Barry Jackson

Here’s the most encouraging part of Marlins’ rebuild. And how rotation is shaping up

Chatter on the Marlins pitching as spring training begins:

If there’s one reason to feel good about this rebuild, it’s the starting pitching depth. The Marlins have four young pitchers – besides veterans Dan Straily, Wei-Yin Chen and Jose Urena – who showed enough last year to believe they can be competent starters, or something better: lefty Caleb Smith and right-handers Pablo Lopez, Sandy Alcantara and Trevor Richards, with Alcantara probably having the highest ceiling of that group.

What’s more, there are a bunch of others who could be eventual rotation pieces: Sixto Sanchez (’s No. 27 overall prospect acquired in the J.T. Realmuto trade) Nick Neidert, Jorge Guzman, Zach Gallen, Jordan Yamamoto, Robert Dugger, former first-rounders Braxton Garrett and Trevor Rogers, among several others. Of this group, Neidert appears closest to the majors.

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The depth of young pitching in the system is why the Marlins remain very much open to dealing Straily if they can get good value in return. He’s reasonably priced ($5 million) and under team control for two more years. Chen, due $20 million this season and $22 million next, remains essentially untradeable.

If Straily isn’t dealt, it’s likely a rotation of Straily and Urena and then five others (Alcantara, Lopez, Smith, Richards and Chen) competing for three rotation spots.

Here’s what the Marlins know about the four kids who pitched the most for them as starters last year:

They know Lopez (2-4, 4.14 in 10 starts) has good stuff, a maturity beyond his years and the mentality to be a big-league starter.

They know Smith (who was 5-6, 4.19 before July surgery on a lat sprain) can get players to swing and miss: He had 88 strikeouts in 77 innings for the Marlins last season, 18 in 18 2/3 innings for the Yankees in 2017.

They know Richards (4-9, 4.42) can induce strikeouts (130 in 126 innings last season) and has an exceptional change-up but needs to come up with a better second pitch.

And they know Alcantara (2-3, 3.44) has a bigger pitch package that many his age and the ability to dominate, as witnessed in a one-run, 10 strikeout performance in seven innings against the Mets at the end of last season.

“I’m eager to see what Alcantara [can become],” one veteran American League scout said Friday. “He has a hell of an arm but his strike throwing can improve. His delivery is pretty simple. If it [comes together], he easily could be a No. 2 [starter].”

Neidert (12-7, 3.24 in Double A) looks like the best player acquired in the Dee Gordon deal with Seattle. Hill wouldn’t rule out Neidert or Gallen (8-9, 3.65 at Triple A) winning a rotation job this spring. But the odds are against them; the Marlins would keep them under additional team control for another year if they stay in the minors until late June.

“Zach Gallen had a tremendous year at Triple A,” Hill said. “Nick Neidert was our Minor League Pitcher of the Year. I am excited to see them get off the mound in Jupiter and see what happens.”

The jury remains out on Guzman – the jewel return of the Giancarlo Stanton trade – who was 0-9 in 21 starts in Single A with a 4.03 ERA and 101 strikeouts in 94 innings.

But Hill notes “his stuff is off the charts, when you think about his fastball” and his secondary pitches are developing.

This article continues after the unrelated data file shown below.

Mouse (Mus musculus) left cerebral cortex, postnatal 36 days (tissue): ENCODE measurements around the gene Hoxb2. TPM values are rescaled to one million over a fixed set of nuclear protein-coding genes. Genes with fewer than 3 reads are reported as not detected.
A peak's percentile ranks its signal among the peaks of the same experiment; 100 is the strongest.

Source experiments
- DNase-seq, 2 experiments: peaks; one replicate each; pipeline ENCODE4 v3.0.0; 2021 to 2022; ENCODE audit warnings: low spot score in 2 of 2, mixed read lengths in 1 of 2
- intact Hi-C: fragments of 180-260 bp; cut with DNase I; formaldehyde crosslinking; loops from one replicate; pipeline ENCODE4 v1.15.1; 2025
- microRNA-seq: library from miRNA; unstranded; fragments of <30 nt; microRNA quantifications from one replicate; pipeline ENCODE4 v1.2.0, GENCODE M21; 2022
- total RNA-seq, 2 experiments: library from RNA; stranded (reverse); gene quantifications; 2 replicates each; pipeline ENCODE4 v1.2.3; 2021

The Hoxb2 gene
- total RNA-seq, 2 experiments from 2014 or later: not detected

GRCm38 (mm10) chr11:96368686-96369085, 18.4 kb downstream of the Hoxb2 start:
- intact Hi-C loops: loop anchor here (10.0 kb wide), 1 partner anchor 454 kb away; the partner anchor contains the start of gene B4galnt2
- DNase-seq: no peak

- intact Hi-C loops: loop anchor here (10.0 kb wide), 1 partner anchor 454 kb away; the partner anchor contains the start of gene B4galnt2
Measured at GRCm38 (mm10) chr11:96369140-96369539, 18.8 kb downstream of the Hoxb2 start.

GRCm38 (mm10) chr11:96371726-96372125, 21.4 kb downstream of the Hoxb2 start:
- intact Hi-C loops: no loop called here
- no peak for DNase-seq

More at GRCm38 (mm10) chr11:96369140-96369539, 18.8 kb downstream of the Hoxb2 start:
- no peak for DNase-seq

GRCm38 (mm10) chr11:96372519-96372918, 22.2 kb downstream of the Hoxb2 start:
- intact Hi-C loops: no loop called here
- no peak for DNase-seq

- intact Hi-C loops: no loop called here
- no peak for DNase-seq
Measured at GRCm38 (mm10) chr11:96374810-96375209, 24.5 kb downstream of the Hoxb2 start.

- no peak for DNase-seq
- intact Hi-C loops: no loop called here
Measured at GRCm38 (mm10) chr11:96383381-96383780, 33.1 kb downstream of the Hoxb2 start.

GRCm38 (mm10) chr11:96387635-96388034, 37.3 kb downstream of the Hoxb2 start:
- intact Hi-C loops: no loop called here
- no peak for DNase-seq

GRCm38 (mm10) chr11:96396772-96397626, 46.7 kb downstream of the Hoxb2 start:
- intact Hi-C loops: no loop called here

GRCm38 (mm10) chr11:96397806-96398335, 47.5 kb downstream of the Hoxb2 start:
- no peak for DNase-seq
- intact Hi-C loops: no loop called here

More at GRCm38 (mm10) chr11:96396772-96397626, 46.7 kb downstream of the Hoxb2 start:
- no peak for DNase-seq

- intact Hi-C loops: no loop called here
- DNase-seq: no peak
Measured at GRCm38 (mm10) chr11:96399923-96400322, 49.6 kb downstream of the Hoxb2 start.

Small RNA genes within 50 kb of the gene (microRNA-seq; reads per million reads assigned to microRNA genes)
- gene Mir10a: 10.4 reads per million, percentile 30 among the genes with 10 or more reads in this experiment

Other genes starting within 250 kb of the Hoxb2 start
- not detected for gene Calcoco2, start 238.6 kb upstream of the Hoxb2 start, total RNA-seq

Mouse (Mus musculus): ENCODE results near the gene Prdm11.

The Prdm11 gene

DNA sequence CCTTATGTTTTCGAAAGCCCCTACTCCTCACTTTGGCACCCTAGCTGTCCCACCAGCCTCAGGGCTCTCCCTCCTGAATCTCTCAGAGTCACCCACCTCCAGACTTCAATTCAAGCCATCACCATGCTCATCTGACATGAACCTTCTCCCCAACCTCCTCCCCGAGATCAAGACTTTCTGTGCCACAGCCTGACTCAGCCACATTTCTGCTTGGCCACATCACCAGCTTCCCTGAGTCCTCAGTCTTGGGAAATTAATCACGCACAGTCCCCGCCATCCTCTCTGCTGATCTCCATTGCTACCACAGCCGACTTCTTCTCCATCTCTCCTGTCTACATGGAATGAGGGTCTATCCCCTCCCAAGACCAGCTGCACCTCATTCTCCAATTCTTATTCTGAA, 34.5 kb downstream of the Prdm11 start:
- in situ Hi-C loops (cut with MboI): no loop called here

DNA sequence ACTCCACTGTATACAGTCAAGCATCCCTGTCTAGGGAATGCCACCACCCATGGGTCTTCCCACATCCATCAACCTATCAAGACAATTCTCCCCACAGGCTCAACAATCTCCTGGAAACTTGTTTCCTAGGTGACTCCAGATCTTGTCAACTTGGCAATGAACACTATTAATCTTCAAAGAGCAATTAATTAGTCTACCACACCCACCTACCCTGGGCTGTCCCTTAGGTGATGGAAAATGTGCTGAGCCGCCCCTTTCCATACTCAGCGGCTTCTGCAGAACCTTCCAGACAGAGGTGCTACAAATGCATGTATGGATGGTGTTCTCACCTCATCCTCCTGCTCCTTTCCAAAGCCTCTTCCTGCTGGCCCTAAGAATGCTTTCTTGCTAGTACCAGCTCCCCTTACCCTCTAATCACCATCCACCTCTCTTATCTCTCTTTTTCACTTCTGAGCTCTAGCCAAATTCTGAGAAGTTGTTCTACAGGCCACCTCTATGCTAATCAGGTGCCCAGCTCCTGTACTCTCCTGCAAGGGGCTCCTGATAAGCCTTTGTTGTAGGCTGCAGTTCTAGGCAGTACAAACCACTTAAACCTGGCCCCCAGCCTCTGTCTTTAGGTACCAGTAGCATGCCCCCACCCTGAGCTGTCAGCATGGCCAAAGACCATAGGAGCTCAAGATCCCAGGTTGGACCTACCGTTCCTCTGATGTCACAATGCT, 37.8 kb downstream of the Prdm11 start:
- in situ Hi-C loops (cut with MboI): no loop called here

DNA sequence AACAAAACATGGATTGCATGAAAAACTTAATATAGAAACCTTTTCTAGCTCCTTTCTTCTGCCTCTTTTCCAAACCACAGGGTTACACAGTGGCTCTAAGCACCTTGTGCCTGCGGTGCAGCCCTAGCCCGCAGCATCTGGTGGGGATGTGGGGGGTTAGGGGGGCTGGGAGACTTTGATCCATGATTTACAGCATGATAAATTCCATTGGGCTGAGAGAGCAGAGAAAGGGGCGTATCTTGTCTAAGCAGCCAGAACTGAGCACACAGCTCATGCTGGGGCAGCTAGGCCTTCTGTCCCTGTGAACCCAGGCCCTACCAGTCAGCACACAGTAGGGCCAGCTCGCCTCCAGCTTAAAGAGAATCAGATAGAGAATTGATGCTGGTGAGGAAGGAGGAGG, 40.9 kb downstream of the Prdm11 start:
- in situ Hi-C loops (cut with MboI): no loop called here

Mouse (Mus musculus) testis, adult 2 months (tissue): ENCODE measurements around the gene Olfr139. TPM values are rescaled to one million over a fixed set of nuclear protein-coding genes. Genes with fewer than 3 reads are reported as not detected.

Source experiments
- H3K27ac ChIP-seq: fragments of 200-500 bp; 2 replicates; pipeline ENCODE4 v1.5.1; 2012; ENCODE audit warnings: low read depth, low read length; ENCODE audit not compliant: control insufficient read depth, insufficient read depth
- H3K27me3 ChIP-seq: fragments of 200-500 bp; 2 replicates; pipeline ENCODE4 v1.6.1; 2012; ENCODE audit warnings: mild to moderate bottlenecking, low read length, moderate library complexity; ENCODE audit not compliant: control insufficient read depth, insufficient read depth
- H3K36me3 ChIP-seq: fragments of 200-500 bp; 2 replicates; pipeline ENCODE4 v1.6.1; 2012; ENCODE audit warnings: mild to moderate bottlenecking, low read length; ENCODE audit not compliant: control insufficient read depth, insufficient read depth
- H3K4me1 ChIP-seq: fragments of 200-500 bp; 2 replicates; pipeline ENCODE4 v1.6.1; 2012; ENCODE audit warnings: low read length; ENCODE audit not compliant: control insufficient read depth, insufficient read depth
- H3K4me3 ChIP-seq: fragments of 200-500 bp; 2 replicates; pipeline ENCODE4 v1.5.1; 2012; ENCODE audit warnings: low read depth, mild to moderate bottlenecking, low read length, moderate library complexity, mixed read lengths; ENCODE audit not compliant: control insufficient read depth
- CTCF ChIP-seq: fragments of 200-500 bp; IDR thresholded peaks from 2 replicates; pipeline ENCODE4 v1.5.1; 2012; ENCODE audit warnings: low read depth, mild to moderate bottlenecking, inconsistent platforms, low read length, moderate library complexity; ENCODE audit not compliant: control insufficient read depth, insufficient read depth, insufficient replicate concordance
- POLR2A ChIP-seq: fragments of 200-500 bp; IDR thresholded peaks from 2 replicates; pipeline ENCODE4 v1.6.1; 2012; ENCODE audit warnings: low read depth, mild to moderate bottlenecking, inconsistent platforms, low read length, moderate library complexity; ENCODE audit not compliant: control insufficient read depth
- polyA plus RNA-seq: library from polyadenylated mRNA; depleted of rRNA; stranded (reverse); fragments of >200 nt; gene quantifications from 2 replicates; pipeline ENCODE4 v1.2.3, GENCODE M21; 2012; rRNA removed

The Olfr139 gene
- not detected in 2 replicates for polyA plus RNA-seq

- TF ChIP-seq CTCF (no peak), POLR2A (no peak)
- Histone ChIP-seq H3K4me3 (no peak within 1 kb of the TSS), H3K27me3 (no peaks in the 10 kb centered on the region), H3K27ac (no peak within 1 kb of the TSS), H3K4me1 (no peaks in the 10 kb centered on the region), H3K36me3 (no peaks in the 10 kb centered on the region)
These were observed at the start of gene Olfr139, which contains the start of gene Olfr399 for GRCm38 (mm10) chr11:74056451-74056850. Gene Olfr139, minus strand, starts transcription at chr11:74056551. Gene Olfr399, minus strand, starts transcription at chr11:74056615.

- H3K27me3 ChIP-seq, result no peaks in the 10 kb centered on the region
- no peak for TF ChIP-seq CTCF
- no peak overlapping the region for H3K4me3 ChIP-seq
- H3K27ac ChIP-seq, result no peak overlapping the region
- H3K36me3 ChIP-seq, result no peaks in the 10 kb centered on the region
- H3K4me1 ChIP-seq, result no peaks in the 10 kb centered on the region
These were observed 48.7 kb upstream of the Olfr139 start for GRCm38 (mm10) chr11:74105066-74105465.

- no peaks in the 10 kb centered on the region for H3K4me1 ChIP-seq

The Marlins have said they see him as a starter, though some scouts believe he’s better suited to being a late-inning reliever.

Keep an eye this year also on Dugger (7-6, 3.79, with 107 strikeouts in 109 innings in Double A Jacksonville) and Yamamoto (4-1, 1.55 in seven starts at Single A Jupiter and good work in the Arizona Fall League). Both have chance to be back-end starters.

With Kyle Barraclough and Brad Ziegler gone, Drew Steckenrider has a chance to win the closer’s job, with Adam Conley an option against left-heavy lineups.

But the Marlins also are looking at adding a veteran closer. Sergio Romo, who had 25 saves for Tampa Bay last season, is among the names under consideration, according to Fox’s Ken Rosenthal.

[UPDATE: The Marlins have agreed to terms with Romo, according to]

Batters hit only .227 off Steckenrider each of the past two years, but he’s just 6 for 11 in his career in save opportunities, with 29 holds, and his ERA jumped from 2.34 in 2017 to 3.90 in 2018.

Conley, a converted former starter, appears to have turned a corner after his mystifying 2017 regression. All batters hit just .207 off Conley last year, and he held lefties to a .179 average (14 for 78).

Considering right-handers hit .216 off Steckenrider last season, Don Mattingly could make closer decisions based on ninth-inning matchups.

A veteran bullpen arm is expected to be added this week.

But Ziegler told me Tayron Guerrero has the best stuff among the young bullpen arms. He had 68 strikeouts in 58 innings last season, but batters hit .275 off him and he allowed way too many base-runners (94 in 58 innings).

Hill said the Marlins reacquired Austin Brice (2-3, 5.79 for the Reds last season) because “Austin is a severe ground ball pitcher” and Miami needed that in its bullpen. They believe they made an under-the-radar pickup in Nick Anderson (2.25 ERA, 32 saves in four years in the minors).

For later in 2019 or beyond, keep an eye on Tommy Eveld, the Coral Springs native acquired from Arizona for Ziegler. He has closer’s stuff; in Single and Double A, he had a 1.07 ERA last season, with 16 saves and 61 strikeouts in 50 innings.


As Sirius XM’s Craig Mish first reported and The Herald confirmed, former Yankees catcher and Miami resident Jorge Posada is joining the Marlins as a special advisor to baseball operations.

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